People

TedTalk with National Geographic photographer Joel Sartore

Meet Joel Sartore. Joel is an American wildlife photographer who has photographed for well-established publications and has founded wildlife conservation projects. He has twenty years of hard work under his belt and continues to lead the way in the world of wildlife photography.

Joel has had an incredible journey. He has travelled to more than 40 countries and captured over 6 000 different species through his lens. Apart from his diverse repertoire of work photographer, speaker, author, teacher, conservationist, and a contributor to National Geographic magazine, it is his animals portraits that captivate people.

Joel Sartore’s Photo Ark Project

His dedication to wildlife and conservation has inspired his largest project, The Photo Ark,  which is a documentary project to help save species and their habitat. Joel has created an intimate archive of over 6 000 species in different habitats around the world.

sartore-ocelot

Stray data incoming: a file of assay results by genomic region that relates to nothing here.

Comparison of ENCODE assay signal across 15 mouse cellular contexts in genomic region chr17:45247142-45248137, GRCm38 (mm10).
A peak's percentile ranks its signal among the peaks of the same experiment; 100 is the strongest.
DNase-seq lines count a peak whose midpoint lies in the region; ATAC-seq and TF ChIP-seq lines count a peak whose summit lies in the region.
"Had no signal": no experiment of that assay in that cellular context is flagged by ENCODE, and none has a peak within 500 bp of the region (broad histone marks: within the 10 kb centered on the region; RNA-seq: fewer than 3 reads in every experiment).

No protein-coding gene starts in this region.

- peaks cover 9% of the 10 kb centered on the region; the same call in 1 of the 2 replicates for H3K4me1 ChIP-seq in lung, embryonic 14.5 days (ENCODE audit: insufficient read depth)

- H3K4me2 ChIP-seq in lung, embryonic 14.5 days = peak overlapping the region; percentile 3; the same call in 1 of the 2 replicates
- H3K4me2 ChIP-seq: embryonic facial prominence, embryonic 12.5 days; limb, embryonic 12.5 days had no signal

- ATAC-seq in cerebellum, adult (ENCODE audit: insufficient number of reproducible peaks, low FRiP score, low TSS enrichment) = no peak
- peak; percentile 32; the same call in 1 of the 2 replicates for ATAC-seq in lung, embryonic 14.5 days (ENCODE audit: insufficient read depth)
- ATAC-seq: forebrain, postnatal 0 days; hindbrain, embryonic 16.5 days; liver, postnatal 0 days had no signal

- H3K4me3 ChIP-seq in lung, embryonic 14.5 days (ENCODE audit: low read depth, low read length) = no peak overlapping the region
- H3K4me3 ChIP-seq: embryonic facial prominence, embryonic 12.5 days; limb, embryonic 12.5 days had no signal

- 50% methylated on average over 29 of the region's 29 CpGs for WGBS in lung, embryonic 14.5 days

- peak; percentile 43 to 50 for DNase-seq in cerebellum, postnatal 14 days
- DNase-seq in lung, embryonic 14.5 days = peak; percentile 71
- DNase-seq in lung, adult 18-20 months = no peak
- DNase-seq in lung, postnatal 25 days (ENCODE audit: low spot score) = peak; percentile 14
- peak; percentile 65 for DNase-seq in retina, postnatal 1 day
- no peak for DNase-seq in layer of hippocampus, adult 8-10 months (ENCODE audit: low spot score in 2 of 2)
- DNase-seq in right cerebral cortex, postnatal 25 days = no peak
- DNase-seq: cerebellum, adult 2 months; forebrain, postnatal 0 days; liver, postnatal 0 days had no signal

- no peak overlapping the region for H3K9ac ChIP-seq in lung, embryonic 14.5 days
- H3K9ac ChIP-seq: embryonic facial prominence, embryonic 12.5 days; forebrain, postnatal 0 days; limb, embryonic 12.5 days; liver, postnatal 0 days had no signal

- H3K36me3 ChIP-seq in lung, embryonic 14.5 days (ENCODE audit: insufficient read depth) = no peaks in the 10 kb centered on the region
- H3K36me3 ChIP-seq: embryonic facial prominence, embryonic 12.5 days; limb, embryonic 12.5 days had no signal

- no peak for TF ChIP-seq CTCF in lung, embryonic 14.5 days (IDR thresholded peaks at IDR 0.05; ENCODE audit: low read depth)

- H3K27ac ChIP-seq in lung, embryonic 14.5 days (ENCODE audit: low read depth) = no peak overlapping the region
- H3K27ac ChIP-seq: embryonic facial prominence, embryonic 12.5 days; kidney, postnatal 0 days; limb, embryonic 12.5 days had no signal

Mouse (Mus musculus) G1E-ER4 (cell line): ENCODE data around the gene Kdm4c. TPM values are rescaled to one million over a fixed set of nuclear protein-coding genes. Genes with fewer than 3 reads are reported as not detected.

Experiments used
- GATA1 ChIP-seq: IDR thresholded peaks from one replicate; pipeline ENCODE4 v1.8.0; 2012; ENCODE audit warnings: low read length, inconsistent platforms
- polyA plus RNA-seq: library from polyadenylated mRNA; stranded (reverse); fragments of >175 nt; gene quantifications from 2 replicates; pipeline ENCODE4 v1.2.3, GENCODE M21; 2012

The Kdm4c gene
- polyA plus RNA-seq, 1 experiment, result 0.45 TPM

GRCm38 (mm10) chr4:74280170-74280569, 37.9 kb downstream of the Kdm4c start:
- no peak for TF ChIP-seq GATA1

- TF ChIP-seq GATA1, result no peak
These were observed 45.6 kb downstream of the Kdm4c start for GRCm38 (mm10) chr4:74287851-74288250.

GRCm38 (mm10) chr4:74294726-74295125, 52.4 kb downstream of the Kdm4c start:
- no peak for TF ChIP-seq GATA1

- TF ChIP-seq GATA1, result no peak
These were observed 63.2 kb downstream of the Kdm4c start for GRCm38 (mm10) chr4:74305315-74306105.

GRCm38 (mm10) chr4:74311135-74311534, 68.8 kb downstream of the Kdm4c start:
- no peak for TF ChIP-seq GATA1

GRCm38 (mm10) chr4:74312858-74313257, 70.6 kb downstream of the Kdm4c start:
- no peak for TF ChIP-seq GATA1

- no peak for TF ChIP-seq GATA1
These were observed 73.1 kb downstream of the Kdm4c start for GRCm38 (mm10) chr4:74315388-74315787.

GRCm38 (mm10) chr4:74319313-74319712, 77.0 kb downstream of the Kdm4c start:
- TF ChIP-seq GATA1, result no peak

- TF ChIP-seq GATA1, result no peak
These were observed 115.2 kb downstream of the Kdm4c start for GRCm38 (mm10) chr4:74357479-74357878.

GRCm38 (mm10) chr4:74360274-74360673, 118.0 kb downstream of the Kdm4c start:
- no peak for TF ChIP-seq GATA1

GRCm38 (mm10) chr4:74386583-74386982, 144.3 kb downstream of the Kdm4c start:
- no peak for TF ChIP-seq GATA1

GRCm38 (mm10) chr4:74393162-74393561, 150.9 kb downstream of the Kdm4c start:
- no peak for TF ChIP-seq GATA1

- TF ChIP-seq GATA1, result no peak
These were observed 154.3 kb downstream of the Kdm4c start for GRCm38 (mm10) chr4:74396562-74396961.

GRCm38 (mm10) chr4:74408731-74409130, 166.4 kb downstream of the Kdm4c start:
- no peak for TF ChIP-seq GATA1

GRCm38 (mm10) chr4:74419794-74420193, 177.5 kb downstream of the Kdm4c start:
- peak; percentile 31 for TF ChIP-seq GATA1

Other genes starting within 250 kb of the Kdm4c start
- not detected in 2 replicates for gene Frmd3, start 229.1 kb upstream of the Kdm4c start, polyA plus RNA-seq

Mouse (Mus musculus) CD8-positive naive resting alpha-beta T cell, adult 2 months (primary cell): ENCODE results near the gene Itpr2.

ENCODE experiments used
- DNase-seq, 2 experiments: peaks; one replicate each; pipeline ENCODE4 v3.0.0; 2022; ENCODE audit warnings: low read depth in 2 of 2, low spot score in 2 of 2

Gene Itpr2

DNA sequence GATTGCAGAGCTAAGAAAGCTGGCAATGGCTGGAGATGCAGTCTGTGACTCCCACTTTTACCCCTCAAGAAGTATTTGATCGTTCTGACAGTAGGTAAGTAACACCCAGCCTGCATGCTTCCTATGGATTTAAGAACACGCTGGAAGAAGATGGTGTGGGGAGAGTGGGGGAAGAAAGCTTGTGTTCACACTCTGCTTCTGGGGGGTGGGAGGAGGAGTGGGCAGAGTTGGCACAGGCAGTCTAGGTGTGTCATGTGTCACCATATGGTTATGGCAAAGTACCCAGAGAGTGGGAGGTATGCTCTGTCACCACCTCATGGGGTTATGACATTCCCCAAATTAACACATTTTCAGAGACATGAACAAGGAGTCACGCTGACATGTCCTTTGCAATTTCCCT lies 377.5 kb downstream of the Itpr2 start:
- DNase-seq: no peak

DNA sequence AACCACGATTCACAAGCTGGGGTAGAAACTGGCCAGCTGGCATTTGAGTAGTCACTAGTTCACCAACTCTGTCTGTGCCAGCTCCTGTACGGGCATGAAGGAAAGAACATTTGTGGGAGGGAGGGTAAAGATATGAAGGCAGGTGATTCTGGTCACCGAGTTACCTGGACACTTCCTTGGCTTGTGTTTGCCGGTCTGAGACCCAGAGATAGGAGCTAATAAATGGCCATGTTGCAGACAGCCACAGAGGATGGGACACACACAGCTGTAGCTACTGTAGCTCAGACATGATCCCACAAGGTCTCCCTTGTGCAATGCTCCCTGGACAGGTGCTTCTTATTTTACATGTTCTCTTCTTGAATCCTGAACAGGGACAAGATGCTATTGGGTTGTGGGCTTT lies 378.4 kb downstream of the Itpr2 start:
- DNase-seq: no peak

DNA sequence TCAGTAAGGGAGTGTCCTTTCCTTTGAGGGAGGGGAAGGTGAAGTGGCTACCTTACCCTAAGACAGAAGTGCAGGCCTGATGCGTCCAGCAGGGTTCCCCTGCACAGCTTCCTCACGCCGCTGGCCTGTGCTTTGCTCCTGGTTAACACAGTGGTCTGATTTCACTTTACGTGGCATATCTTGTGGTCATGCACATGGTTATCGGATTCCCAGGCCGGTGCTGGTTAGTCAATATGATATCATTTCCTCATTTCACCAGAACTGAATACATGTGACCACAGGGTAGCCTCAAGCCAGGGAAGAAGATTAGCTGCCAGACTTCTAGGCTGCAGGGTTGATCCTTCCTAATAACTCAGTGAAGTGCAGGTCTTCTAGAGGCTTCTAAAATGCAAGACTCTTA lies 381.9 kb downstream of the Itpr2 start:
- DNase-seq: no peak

Joel Sartore truly catching the animal’s soul. Credit: Ironside Photography.

“It’s the eye contact that moves people. It engages … feelings of compassion and a desire to help,” says Joel Sartore about The Photo Ark. “I want people to care, to fall in love, and to take action.”

He has a unique sense of humour that he blends into his photography. His particular point of view bleeds into his photography where he ventures to capture more of what we ‘think’ an animal should be or do, to pay homage to what they are. “My job is to help people think about things.” And he does just that through bringing every day or humorous elements into his photography.

Why should we care?

All of his photographs have a message. It’s thought-provoking. It draws our attention to how our daily lives as human beings disrupt large segments of the ecosystem, whether it’s through preventing necessary migration or habitat destruction. There are times when photographs can instigate change and promote a “common sense solution”, says Joel in a TedTalk.

So why should we care?

“It is folly to think that we can destroy one species and ecosystem after another and not affect humanity,” he says. “When we save species, we’re actually saving ourselves.”

Advertisements

Leave a Reply

Fill in your details below or click an icon to log in:

WordPress.com Logo

You are commenting using your WordPress.com account. Log Out / Change )

Twitter picture

You are commenting using your Twitter account. Log Out / Change )

Facebook photo

You are commenting using your Facebook account. Log Out / Change )

Google+ photo

You are commenting using your Google+ account. Log Out / Change )

Connecting to %s